This Walmart in Leavenworth, Kansas, was the first to include LED parking lot lighting based on a specification developed through the Energy Department's Building Technologies Program, the Retail Energy Alliance and the retailer. Since January, Walmart has planned to install similar lighting system at more than 225 new sites. | Photo courtesy of Walmart.
I don't think about parking lots often. Hot in the summer and jammed with frantic shoppers during holidays, I try to spend as little time in them as possible. But because my passion is energy efficiency, I have recently thought a lot about how much it costs to illuminate these spaces and how much energy could be saved with updated lighting systems.
Business owners have long recognized the potential of light-emitting diode (LED) technology to save energy, reduce maintenance costs and improve environmental sustainability. We wanted to take LEDs to the next level by validating the energy and cost-savings potential for LED lighting in retail parking lots and for wide-scale adoption.
The experts in my Energy Department program, Building Technologies, collaborated with members of the Retailer Energy Alliance (REA) to take on this challenge. The LED Site Lighting Specification, a set of criteria retailers can follow to select energy saving and reliable LED parking lot lighting, came from that partnership.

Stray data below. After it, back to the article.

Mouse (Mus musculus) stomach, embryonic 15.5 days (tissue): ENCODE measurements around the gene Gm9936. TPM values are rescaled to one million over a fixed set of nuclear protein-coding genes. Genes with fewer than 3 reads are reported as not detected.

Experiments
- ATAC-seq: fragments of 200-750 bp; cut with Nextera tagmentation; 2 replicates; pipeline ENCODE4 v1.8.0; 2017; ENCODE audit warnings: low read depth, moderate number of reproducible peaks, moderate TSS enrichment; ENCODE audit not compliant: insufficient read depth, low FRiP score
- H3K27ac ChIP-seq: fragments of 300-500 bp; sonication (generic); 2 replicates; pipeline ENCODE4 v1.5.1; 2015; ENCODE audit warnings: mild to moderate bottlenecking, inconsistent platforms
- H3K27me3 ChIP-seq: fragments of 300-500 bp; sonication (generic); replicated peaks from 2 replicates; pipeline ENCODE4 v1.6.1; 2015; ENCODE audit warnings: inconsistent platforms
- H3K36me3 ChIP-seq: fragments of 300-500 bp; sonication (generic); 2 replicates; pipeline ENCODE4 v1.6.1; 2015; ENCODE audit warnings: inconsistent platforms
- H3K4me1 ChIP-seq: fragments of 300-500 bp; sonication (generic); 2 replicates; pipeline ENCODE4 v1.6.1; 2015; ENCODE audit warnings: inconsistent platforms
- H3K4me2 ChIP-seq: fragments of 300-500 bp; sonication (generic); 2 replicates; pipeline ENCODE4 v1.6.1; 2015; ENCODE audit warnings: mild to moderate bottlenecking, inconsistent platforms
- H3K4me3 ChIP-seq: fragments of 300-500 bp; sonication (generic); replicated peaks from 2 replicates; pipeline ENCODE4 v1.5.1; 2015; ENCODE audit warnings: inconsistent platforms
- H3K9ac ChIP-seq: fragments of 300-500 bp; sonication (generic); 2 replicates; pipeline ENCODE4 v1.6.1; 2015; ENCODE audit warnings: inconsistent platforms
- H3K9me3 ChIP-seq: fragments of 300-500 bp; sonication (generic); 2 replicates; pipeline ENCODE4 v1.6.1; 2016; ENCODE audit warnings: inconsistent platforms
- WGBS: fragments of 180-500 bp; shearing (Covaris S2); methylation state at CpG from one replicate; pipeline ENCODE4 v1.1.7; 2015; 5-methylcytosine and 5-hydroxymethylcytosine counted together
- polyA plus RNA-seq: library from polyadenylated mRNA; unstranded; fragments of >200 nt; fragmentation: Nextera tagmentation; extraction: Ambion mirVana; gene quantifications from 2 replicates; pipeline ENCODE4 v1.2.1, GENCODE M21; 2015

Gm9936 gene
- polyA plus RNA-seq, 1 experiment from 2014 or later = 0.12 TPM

The specification provides information about luminaires (or light fixtures), their performance, and how a site should be lighted to optimize performance. The specification addresses business aspects such as aesthetics, branding and customer safety. It also recognizes the potential risks businesses face in adopting new technologies by requiring a five-year minimum warranty for LED luminaires.
We were faced with a question: Was the market ready to adopt LEDs on a large scale? One of our commercial partners, Walmart, responded with a resounding “yes.”
In 2009, Walmart opened its supercenter in Leavenworth, Kansas, the first site to implement the Energy Department specification. The Energy Department Solid-State Lighting Technology Demonstration GATEWAY Program helped Walmart compare the cost of a conventional high intensity discharge (HID) system to a new LED system.
The result: Walmart expects LEDs to reduce energy needs in its parking lots by more than 50 percent, delivering average energy savings of over 125,000 kWh a year per site -- enough to power 11 American households. The retailer also anticipates cutting maintenance costs by more than 30 percent annually.
While the initial cost of the LED system was higher, the energy and maintenance costs over the expected 10-year lifecycle is much lower, making the LED system more cost effective over time.
Walmart and our team members agree that the Leavenworth demonstration project proved the LED specification works in the real world. Since January 2011, Walmart has planned for over 225 new sites that will include LED parking lot lighting.
It’s great to think we’ll soon see LEDs in parking lots across the country. This is good news because some LEDs can render colors closer to their actual hue - which will help when you’re searching for your car at night (once you’ve remembered where you parked). It’s also good news for businesses looking to lower costs and promote sustainability.